The value of Eastman Kodak Company’s 1,100 patents for digital imaging is estimated to be $3 billion, which could represent as much as five times the value of the entire business. Companies like Google, Microsoft and Samsung that are scrambling to secure valuable intellectual property rights are reportedly interested in buying the former photography giant. The incentive is that Kodak’s technology patents are used in 85 percent of smart phones and digital cameras.
Before camera phones became consumers’ preference, Kodak was worth $30 billion. Today, the company’s equity has dropped to below $600 million. Company officials announced last month that they would seek “strategic alternatives” for Kodak’s patents.
The photography company’s $3 billion patent estimate was predicted by MDB Capital Group based on Google’s recent purchase of Motorola Mobility. The expensive move netted 17,000 patents for Google a move the company hopes will make it more competitive with Apple Inc.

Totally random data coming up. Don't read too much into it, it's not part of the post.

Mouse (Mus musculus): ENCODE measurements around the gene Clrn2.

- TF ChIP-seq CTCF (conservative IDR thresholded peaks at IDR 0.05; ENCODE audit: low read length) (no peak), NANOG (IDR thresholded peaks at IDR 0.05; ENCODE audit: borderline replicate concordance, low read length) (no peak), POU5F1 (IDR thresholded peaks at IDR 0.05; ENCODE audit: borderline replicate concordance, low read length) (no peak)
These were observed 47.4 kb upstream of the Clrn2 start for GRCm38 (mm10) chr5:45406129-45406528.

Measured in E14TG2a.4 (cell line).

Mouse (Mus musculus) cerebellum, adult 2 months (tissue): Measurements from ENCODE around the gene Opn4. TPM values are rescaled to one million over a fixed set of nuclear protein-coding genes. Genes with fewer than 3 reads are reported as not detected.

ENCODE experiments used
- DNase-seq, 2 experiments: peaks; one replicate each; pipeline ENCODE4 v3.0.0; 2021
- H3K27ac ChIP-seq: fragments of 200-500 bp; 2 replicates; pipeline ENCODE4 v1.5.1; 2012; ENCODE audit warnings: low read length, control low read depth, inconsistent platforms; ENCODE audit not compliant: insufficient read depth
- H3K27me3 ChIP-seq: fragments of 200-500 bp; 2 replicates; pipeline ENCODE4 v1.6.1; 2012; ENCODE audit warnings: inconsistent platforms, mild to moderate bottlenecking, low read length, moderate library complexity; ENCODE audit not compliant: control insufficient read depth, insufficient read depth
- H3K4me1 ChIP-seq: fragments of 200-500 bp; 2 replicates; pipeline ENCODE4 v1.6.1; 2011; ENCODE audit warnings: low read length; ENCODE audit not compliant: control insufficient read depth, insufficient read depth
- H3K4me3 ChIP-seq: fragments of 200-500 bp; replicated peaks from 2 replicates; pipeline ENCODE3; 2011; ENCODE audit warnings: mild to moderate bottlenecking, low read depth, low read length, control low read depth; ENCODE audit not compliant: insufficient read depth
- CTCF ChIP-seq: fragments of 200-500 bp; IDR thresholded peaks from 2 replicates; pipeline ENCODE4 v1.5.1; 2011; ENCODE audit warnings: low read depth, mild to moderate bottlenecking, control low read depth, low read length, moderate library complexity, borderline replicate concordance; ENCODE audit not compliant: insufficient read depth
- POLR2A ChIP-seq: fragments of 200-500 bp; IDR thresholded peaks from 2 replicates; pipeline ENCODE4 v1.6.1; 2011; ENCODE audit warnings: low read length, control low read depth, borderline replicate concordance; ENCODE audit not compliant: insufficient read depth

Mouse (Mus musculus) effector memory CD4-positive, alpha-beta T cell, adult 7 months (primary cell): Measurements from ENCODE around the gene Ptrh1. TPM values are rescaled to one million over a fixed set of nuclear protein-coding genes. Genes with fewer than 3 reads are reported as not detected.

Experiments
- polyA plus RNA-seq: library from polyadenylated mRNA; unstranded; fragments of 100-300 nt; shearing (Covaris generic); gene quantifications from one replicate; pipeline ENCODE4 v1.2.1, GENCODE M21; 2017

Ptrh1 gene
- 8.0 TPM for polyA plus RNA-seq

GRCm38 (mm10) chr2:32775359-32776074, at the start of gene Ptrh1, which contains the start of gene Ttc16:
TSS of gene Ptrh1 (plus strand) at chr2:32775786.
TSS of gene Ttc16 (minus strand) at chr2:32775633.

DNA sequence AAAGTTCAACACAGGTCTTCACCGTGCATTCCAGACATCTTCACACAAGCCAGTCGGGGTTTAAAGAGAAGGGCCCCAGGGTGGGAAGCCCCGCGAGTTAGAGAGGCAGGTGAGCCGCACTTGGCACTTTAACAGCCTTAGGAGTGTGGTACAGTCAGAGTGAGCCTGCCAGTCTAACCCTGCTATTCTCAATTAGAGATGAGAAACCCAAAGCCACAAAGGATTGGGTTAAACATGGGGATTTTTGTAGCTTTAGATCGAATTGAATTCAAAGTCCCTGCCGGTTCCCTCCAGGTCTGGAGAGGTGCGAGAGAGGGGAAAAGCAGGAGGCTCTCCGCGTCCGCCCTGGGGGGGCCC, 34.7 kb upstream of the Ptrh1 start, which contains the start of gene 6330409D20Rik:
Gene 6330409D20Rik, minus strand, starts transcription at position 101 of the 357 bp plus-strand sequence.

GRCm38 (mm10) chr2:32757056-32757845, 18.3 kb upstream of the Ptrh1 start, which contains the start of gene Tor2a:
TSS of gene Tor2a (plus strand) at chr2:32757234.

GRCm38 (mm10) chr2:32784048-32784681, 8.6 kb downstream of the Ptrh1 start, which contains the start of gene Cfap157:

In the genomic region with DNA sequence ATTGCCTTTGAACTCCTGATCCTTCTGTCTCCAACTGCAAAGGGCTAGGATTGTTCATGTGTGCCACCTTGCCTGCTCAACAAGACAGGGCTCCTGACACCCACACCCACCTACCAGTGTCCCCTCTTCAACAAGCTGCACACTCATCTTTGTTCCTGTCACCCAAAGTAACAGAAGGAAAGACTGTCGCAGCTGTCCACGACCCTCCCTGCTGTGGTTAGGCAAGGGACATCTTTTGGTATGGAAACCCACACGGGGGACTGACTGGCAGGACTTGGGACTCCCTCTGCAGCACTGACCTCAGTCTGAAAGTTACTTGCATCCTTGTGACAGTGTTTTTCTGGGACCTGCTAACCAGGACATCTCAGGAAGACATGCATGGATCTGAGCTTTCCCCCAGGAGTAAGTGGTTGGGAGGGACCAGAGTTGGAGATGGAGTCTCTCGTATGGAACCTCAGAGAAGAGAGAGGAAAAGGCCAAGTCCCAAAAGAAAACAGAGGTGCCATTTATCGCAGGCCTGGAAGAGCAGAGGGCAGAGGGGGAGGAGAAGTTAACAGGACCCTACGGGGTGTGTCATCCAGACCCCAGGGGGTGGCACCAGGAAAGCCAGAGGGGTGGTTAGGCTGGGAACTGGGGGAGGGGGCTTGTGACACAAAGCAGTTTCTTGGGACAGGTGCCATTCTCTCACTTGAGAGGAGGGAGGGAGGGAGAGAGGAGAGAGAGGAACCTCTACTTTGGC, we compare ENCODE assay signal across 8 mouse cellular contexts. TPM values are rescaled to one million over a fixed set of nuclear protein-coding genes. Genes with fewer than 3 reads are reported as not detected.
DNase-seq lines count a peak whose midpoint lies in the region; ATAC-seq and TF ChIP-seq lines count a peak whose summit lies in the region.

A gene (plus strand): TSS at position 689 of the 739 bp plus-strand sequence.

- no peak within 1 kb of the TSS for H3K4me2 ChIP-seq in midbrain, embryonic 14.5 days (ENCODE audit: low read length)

Kodak’s plummet in the market is blamed on the company’s failure to keep pace with competitors. Kodak’s photography dominance in the late 1990s slipped away to Canon and Nikon and later to camera phone manufacturers. Some financial analysts think that a new Kodak owner would dismantle the company’s current business operations. It is believed a buyer could sell off Kodak’s printing and digital camera businesses.
The photography company, believed to be headed toward default, is embroiled in a patent dispute against Apple and Research in Motion. Kodak alleges the companies are infringing on its image-preview technology.
The U.S. International Trade Commission is expected to decide the fate of the intellectual property lawsuit by the end of the month.
Source: Bloomberg, “Kodak Worth More in Breakup With $3 Billion Patents: Real M&A,” Danielle Kucera and Rita Nazareth, Aug. 17, 2011